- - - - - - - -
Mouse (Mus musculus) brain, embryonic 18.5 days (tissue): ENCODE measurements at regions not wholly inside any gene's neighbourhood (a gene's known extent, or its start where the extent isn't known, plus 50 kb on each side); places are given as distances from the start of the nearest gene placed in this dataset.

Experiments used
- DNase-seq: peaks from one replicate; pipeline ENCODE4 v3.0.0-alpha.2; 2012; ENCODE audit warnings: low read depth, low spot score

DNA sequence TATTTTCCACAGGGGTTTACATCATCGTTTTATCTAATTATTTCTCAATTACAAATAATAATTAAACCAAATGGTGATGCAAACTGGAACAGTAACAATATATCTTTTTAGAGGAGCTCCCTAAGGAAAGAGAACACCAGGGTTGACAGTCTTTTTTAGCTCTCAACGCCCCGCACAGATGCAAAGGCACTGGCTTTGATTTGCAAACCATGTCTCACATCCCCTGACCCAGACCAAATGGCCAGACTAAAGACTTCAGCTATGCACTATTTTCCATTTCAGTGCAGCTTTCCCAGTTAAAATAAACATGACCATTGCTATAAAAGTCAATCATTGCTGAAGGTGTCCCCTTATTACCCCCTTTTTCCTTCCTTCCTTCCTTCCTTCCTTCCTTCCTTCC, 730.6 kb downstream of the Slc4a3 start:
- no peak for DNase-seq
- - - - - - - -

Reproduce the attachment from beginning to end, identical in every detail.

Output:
Mouse (Mus musculus) brain, embryonic 18.5 days (tissue): ENCODE measurements at regions not wholly inside any gene's neighbourhood (a gene's known extent, or its start where the extent isn't known, plus 50 kb on each side); places are given as distances from the start of the nearest gene placed in this dataset.

Experiments used
- DNase-seq: peaks from one replicate; pipeline ENCODE4 v3.0.0-alpha.2; 2012; ENCODE audit warnings: low read depth, low spot score

DNA sequence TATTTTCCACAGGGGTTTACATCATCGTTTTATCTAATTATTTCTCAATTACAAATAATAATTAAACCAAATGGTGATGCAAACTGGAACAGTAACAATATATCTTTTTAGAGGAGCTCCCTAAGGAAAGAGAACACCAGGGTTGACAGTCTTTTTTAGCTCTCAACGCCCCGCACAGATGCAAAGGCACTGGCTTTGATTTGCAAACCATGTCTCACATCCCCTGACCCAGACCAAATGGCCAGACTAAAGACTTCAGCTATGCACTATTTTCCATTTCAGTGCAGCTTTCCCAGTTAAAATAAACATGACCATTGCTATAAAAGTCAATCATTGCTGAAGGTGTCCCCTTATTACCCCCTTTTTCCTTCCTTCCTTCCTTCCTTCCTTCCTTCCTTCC, 730.6 kb downstream of the Slc4a3 start:
- no peak for DNase-seq